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23/1/2019  
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On a critical notion by Roland Barthes

Death of the Author


Twenty years ago they used to tell us authors were dead—but they´re still around and Roland Barthes looks unwell
Vanity Fea 9/7/2013 Send to a friend
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Originally a comment to the post "The Death of the Author" in Project Narrative Weblog:

As to the death of the author (sounds more like “the death of the death of the author” by now, if the author was ever dead to begin with…).

Barthes’ article (however illuminating, seminal, etc.) is to some extent essentialist: it seems to assume there is only one context for the analysis of literature or for literary operations, just one “literary game” or just one way of speaking the truth about this issue: the (post)structuralist context, game or language. Moreover it couches the whole issue in an apocalyptic tone, mixing the issue of Barthes’s new insight or proposed views on authorship with a completely different issue of literary evolution — that is, if the author is dead for Barthes now, surely he has been dead all along, even if people didn’t know?

Foucault’s essay (while still a totalizing affair) reads better in that it seems to allow for different kinds of author-effect, or to recognize the validity of the author-game for certain purposes or in certain contexts. It seems to me that a discussion of authorship and its modes and uses should be above all contextual. How to do things with authors— apart from killing them, that is. Take them to a literary festival, for instance, and analyze their social interactions there, in the flesh.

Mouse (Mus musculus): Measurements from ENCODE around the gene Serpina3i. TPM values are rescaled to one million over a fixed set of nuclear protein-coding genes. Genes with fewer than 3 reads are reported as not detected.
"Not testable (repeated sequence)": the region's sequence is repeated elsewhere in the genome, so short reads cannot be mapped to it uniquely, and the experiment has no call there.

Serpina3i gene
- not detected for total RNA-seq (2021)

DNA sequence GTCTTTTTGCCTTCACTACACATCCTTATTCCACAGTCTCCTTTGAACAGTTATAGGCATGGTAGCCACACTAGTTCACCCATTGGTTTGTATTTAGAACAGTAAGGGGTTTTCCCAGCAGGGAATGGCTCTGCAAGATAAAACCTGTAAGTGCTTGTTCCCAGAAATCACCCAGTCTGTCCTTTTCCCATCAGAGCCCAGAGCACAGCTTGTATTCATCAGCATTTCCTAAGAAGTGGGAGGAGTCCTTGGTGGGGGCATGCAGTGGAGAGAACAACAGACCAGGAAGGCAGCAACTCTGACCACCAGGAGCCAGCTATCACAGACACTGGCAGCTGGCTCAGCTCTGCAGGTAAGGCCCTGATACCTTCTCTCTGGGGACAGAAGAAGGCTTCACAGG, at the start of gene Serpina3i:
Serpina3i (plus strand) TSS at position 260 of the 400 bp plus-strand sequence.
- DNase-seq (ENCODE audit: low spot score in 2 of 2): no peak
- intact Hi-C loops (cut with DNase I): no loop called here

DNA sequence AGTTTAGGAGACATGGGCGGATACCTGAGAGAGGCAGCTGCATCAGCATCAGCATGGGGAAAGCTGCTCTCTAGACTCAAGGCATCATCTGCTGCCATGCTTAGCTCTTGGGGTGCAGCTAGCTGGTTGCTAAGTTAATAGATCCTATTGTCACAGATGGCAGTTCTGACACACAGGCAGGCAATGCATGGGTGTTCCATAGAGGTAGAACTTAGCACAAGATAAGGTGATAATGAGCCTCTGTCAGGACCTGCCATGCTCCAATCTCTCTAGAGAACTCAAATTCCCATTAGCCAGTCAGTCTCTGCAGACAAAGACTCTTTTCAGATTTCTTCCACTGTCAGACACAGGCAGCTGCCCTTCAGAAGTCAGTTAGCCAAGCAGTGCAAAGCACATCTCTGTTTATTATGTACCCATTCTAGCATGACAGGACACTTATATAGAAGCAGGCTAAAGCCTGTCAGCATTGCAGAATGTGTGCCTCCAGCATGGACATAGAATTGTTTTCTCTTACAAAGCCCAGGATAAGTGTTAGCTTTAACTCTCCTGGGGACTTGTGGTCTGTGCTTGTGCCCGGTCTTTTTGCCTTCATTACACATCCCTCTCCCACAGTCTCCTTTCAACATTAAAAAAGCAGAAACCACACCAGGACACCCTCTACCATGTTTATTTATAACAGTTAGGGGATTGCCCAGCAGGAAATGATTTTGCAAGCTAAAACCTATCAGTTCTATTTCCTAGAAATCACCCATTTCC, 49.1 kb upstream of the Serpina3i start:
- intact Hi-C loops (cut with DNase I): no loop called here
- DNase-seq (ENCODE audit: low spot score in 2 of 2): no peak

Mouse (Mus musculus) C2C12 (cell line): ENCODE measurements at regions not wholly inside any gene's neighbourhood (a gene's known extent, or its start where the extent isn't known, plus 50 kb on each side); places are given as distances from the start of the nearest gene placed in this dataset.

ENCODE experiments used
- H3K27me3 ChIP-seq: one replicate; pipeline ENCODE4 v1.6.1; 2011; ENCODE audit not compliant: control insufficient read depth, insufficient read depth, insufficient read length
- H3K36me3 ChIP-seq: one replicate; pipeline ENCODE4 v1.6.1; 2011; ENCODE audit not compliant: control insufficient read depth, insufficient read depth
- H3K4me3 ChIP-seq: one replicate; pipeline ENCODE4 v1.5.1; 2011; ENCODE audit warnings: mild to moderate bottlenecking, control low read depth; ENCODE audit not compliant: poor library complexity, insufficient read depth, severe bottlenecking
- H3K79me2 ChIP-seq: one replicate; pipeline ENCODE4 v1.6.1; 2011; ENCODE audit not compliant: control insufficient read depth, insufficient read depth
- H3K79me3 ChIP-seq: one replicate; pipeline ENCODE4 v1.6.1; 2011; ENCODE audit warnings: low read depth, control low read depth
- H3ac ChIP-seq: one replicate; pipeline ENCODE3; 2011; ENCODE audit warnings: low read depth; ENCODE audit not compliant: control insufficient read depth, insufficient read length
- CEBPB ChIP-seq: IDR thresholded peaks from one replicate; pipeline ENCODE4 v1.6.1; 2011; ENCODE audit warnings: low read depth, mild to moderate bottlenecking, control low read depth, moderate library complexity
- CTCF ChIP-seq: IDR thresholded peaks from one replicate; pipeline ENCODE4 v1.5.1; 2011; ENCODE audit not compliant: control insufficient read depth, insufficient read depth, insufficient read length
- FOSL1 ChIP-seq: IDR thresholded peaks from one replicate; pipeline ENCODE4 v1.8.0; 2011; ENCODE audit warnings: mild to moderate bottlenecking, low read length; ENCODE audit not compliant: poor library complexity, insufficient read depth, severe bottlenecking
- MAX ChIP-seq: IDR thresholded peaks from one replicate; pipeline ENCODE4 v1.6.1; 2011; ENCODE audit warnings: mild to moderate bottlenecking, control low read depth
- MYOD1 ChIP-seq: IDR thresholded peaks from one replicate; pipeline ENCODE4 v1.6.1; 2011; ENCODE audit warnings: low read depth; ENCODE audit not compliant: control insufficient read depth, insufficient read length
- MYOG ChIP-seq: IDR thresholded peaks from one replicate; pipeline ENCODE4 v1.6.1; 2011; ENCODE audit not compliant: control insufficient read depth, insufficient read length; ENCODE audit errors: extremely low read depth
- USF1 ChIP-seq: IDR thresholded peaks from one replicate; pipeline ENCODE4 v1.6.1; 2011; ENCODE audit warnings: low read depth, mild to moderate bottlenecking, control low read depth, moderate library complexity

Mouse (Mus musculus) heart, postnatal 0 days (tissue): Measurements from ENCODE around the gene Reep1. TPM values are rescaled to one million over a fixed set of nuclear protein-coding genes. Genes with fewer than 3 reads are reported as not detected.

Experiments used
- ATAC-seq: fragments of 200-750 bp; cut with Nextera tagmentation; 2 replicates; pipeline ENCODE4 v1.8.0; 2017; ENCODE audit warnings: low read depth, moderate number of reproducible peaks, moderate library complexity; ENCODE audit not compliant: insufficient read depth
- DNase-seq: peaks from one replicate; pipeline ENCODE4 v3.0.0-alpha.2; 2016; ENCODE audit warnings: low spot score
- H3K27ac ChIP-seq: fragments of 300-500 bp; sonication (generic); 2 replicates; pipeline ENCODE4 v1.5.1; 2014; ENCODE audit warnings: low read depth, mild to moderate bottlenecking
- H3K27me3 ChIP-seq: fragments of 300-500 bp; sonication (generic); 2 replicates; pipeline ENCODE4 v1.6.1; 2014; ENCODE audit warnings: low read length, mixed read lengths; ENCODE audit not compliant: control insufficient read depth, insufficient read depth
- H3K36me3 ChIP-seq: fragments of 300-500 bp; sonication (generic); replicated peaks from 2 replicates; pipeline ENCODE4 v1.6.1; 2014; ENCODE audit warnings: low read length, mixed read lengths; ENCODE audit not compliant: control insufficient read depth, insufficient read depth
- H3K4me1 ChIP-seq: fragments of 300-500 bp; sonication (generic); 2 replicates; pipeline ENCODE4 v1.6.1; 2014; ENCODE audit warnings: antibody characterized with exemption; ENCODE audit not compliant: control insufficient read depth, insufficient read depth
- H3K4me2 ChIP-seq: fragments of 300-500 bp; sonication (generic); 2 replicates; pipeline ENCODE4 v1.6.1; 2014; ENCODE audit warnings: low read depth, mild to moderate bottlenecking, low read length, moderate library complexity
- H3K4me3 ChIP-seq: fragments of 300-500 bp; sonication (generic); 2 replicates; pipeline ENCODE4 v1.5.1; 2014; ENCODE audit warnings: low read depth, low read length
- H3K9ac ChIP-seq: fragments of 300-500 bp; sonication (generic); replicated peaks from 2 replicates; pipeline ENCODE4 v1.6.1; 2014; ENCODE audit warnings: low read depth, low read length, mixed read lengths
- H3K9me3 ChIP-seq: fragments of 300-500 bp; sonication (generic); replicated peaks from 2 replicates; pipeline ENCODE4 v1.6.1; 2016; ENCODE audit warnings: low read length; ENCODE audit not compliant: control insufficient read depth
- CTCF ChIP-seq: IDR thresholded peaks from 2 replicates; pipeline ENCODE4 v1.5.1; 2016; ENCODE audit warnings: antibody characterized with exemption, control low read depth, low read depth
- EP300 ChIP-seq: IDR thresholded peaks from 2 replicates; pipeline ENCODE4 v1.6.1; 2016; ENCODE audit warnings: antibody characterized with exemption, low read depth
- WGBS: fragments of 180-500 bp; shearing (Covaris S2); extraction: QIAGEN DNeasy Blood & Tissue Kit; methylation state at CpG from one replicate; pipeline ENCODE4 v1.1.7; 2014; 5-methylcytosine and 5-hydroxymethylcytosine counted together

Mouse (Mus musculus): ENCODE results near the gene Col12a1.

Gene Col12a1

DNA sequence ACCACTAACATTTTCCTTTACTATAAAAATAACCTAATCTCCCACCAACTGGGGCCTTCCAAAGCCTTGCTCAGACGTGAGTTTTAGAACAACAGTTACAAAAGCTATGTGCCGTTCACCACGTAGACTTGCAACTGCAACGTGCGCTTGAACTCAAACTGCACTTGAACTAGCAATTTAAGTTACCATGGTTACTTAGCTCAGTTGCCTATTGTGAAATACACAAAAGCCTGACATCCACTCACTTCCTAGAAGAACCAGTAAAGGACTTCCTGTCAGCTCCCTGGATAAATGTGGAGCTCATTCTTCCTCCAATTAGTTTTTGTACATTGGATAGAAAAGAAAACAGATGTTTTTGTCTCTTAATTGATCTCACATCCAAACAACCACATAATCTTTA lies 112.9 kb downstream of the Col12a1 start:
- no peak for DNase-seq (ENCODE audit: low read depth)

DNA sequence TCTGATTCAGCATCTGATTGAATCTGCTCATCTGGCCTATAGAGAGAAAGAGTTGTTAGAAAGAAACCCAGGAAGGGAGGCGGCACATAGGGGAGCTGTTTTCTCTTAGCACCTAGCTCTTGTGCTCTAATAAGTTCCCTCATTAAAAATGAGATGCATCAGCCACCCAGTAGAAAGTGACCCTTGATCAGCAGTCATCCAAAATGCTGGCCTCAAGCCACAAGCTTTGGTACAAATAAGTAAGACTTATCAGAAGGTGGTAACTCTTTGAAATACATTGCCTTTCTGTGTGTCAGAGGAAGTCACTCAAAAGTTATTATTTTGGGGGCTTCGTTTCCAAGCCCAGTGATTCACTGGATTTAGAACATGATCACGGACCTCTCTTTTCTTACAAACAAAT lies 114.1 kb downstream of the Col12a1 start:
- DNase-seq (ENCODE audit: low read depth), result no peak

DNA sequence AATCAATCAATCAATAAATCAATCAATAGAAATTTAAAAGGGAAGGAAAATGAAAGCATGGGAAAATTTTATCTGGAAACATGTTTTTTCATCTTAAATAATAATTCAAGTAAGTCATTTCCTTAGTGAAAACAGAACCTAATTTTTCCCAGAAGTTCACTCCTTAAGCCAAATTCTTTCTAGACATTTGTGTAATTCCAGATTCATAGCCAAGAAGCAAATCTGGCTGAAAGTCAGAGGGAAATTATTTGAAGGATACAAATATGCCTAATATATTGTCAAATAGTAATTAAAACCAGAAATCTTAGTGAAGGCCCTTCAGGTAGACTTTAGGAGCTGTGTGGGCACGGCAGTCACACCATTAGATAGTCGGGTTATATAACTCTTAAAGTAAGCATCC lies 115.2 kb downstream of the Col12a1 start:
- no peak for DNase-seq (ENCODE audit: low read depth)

And, most fascinating, study the way in which authors are constructed in a variety of contexts and institutions. Beginning with literary festivals and rituals of patronage, cliques of rivalry and mutual support, and going on to the institutional dynamics of advertising, promotion, reviewing, lionizing. And those crucial eddies of debate and attention which get an author into the vortex of critical attention (critical attention indeed) in the academy, though the circuit of literary conferences and prizes, into the pantheon literary respectability. Until some of them make it to a literary guide perhaps, and then to the handbooks and literary histories, where authors are both dead and living, and the living ones manage to look somehow like the living dead.
 

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